3. The male Eastern Bluebird displays at his next cavity to attract a female
The male bluebird brings his nesting material to the hole of the tree, goes in and out, and waves his wings while perched above it. Like a courtship display, the male will sing and flutter in front of the female, partly spreading his wings and tail.
The male makes minimal contributions to nest building as the female Eastern Bluebird builds the nest and incubates the eggs. Most bluebird nests can be seen in natural hollows in trees, in an old woodpecker hole, or in a birdhouse. Construction of the nest, which consists of weeds, twigs and dry grass, lasts around 10 days.
4. Eastern Bluebirds are very social
Flocks of 100 or more bluebirds will gather at times, though they are very territorial as well. They defend a territory around their nest during the breeding season, a feeding territory in the winter. Eastern Bluebirds are partially migratory. They are year-round residents in the southeastern United States, though they can go as far north as southern Canada in their summer breeding populations.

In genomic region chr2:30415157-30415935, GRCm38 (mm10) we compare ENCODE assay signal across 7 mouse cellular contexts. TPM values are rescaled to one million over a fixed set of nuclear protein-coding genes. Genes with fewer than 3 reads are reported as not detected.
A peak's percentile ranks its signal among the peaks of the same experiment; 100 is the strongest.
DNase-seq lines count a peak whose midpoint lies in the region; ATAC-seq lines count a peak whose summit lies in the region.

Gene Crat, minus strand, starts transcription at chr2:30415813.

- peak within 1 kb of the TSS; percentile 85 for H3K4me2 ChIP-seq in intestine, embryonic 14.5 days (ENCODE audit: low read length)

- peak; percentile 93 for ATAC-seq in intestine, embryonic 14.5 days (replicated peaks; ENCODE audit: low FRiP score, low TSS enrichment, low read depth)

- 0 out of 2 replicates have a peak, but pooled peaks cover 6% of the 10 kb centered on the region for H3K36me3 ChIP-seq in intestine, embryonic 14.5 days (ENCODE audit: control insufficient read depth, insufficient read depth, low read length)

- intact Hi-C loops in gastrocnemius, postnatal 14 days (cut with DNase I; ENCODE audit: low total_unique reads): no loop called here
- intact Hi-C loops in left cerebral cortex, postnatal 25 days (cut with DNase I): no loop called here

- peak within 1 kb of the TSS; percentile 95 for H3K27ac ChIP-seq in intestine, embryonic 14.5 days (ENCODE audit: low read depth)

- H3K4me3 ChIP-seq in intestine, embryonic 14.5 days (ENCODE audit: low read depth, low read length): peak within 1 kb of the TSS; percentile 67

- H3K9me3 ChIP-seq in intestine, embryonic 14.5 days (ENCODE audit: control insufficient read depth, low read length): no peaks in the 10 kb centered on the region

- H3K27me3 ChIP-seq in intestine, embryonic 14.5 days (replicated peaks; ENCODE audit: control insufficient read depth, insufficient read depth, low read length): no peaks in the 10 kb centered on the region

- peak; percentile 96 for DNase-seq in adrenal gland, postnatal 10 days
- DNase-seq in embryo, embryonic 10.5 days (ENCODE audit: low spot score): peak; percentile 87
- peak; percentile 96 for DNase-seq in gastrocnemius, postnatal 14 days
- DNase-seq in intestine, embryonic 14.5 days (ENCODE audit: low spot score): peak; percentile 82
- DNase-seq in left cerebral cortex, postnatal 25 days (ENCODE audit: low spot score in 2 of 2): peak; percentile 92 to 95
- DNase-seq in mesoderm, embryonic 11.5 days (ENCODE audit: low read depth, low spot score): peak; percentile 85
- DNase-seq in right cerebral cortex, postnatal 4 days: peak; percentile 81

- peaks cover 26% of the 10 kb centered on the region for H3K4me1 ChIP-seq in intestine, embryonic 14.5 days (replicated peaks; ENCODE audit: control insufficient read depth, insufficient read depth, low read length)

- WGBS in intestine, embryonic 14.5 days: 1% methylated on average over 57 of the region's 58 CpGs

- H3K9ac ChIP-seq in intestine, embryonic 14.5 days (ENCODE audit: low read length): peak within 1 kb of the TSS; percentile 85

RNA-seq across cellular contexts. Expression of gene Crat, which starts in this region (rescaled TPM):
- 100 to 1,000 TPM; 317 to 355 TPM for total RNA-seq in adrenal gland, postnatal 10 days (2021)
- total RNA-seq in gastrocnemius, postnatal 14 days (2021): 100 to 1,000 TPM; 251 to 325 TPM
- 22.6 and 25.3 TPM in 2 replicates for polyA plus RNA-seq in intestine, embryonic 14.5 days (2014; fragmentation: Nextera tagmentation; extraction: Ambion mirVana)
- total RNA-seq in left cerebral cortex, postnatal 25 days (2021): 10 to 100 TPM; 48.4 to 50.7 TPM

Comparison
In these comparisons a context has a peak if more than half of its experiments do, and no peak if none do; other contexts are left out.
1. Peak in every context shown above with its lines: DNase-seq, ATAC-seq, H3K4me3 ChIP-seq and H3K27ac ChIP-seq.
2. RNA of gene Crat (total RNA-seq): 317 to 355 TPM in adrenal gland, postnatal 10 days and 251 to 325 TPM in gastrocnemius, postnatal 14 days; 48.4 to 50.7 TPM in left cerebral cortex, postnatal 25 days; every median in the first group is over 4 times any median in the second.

When hunting, Eastern Bluebirds often fly from their perch to the ground to catch insects. Eastern Bluebirds are gregarious birds that live in flocks of 100 birds outside the breeding season. They communicate through songs and body language.
5. Eastern bluebirds may visit backyards if food is offered